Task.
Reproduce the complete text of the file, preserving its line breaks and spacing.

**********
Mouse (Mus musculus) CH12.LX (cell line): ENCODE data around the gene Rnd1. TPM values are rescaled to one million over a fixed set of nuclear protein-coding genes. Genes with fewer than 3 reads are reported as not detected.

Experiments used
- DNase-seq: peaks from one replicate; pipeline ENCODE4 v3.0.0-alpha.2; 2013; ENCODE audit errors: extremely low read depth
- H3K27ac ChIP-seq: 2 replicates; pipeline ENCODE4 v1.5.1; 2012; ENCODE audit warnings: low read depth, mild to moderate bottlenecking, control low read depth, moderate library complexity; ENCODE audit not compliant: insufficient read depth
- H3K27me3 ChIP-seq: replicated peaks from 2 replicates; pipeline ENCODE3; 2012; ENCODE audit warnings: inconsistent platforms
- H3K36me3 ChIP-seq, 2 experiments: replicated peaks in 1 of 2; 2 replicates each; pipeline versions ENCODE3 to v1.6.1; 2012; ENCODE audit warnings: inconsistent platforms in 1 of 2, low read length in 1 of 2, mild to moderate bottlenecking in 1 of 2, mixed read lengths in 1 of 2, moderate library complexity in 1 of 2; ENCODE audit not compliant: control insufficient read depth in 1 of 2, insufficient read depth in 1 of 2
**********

Mouse (Mus musculus) CH12.LX (cell line): ENCODE data around the gene Rnd1. TPM values are rescaled to one million over a fixed set of nuclear protein-coding genes. Genes with fewer than 3 reads are reported as not detected.

Experiments used
- DNase-seq: peaks from one replicate; pipeline ENCODE4 v3.0.0-alpha.2; 2013; ENCODE audit errors: extremely low read depth
- H3K27ac ChIP-seq: 2 replicates; pipeline ENCODE4 v1.5.1; 2012; ENCODE audit warnings: low read depth, mild to moderate bottlenecking, control low read depth, moderate library complexity; ENCODE audit not compliant: insufficient read depth
- H3K27me3 ChIP-seq: replicated peaks from 2 replicates; pipeline ENCODE3; 2012; ENCODE audit warnings: inconsistent platforms
- H3K36me3 ChIP-seq, 2 experiments: replicated peaks in 1 of 2; 2 replicates each; pipeline versions ENCODE3 to v1.6.1; 2012; ENCODE audit warnings: inconsistent platforms in 1 of 2, low read length in 1 of 2, mild to moderate bottlenecking in 1 of 2, mixed read lengths in 1 of 2, moderate library complexity in 1 of 2; ENCODE audit not compliant: control insufficient read depth in 1 of 2, insufficient read depth in 1 of 2